Tank Wrecks of the Eastern Front 1941-1945...
...an Images of War book from Pen and Sword
Title: Tank Wrecks of the Eastern Front 1941-1945
Author: Anthony Tucker-Jones
Publisher: Pen and Sword Books
Another recent addition to the Images of War series from Pen and Sword and also another by author Anthony Tucker-Jones. It is certainly one for the tank enthusiast/modeller. It covers the war on the Eastern Front from 1941 through to the end, in 1945. It also makes for an intriguing look at how both Germany and later Russia cottoned on to the propaganda value of photographing knocked out enemy tanks. Not only that, but there was valuable intelligence to be gained by examining captured enemy equipment. Last, but by no means least, there was also a clear fascination among soldiers from all sides to examine the tank wrecks they encountered and found it symbolic to have a photograph of themselves beside some of these armoured giants to send home to their families. Perhaps some wanted to give the impression they had been directly involved with knocking out the tank, perhaps it was just a tangible symbol of general battlefield success.
The book reflects the course of the war, with the 10 chapters each tackling particular tank type(s). Each one is started with a couple of pages of well informed background text that leads into an associated set of archive photos, all of which also have helpful captions. The chapters deal with Russian T-26, BT-7, T-28 & T-35, KV-1, KV-2 and T-34, followed by the later stages of the war with German Pz III, Pz IV, Tiger and finally Panther. While a few of the photos were familiar, the bulk were new to me. The sheer number of tanks involved on the Eastern Front during the war is hard to imagine today. Just in the early stages of Operation Barbarossa, the German invasion of Russia, some 17,000 Russian tanks were wrecked. Some through combat and others from mechanical failure. So there were plenty to photograph even in this early period. As the war progressed so did tank design and their armament got more capable. In the later war photos we see the effects on German tanks, including the heavier Tigers and Panthers at Kursk in 1943 and beyond.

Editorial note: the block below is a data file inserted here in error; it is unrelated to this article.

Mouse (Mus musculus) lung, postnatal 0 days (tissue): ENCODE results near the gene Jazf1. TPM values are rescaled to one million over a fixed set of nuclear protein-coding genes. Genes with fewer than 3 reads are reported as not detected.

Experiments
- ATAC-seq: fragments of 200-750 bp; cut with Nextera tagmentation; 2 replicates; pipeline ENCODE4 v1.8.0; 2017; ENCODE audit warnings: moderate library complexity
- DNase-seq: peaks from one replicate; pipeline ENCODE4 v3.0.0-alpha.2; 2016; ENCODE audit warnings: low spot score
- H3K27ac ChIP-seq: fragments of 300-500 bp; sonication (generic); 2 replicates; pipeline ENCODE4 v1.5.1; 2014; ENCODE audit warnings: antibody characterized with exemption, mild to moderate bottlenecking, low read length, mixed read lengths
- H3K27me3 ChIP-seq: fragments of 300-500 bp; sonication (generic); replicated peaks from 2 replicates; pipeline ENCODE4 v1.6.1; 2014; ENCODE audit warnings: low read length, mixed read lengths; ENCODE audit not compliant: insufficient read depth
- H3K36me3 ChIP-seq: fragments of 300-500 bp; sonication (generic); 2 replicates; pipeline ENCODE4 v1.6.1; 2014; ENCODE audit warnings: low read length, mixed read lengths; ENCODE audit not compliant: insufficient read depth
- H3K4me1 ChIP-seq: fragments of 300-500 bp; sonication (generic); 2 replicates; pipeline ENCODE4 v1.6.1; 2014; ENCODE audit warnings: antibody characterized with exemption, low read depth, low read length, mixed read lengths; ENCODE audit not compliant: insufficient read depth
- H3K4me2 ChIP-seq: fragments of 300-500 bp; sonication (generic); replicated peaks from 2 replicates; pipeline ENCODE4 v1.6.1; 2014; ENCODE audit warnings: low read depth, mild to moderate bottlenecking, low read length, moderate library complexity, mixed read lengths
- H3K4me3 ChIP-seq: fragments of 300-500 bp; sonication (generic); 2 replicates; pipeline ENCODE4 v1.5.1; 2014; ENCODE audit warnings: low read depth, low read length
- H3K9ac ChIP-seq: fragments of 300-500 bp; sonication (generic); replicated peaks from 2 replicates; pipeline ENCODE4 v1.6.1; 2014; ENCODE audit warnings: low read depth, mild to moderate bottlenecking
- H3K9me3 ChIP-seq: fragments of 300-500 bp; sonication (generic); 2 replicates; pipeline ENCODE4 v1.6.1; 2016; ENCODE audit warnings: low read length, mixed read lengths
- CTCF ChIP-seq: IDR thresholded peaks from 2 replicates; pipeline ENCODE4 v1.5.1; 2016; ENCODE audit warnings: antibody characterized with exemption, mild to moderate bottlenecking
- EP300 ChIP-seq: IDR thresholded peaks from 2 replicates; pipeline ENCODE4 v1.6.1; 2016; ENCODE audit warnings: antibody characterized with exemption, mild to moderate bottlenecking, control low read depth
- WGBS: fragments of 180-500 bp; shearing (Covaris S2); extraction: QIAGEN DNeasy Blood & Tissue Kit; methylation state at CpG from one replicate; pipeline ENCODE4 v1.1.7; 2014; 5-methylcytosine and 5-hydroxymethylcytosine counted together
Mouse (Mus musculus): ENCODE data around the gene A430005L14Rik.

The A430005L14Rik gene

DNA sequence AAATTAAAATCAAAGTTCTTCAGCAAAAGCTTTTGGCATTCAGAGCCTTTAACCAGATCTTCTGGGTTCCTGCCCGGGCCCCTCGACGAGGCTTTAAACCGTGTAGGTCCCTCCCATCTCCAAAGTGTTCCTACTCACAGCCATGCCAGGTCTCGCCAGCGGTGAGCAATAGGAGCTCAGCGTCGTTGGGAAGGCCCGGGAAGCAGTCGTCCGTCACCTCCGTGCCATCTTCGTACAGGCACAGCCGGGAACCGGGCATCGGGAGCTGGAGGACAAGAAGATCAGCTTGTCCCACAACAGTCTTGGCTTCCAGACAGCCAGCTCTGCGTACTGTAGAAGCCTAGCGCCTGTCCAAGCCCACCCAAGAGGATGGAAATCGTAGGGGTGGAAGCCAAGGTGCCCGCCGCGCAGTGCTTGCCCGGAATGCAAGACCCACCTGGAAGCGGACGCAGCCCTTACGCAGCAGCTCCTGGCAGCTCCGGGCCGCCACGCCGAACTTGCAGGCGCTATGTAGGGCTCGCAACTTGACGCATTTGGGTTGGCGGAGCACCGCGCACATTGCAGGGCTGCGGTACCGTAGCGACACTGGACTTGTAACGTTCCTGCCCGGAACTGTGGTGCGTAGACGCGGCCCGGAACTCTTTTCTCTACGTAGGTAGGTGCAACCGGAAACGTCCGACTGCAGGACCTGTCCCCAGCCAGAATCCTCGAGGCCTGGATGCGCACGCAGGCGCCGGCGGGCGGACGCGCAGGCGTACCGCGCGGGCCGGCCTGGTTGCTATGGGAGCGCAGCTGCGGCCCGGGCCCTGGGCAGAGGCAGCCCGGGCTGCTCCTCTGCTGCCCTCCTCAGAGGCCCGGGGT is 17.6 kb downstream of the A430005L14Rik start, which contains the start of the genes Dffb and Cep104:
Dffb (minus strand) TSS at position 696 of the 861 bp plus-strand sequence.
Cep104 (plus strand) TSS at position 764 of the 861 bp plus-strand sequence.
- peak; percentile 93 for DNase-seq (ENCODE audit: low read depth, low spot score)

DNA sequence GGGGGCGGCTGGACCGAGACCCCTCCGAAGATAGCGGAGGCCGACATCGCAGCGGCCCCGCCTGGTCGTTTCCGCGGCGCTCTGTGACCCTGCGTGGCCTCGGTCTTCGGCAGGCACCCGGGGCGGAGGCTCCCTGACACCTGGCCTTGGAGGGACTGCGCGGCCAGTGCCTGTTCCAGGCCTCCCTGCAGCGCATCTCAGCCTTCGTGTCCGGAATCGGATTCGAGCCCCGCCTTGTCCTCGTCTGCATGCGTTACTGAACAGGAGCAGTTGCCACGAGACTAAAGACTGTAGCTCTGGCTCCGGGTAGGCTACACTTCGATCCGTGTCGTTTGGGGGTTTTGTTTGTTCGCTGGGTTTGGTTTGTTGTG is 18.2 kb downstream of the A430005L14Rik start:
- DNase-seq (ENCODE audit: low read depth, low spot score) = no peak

The detail we see of the tanks featured in the book will interest tank historians and modellers alike, plenty of inspiration for model dioramas I think in particular. One thing to mention is that a number of the photos also provide a graphic illustration of how ghastly the end could be for crews when trapped within an armoured box they could burn or even more dramatically explode. The sights and smells that the inquisitive solder must have encountered when attracted to examine these wrecks may well have made them glad to be infantrymen I suspect. A very good addition to the Images of War series and I continue to find these ones from Anthony Tucker-Jones a reliable reference.
Thanks to Pen and Sword for this review copy.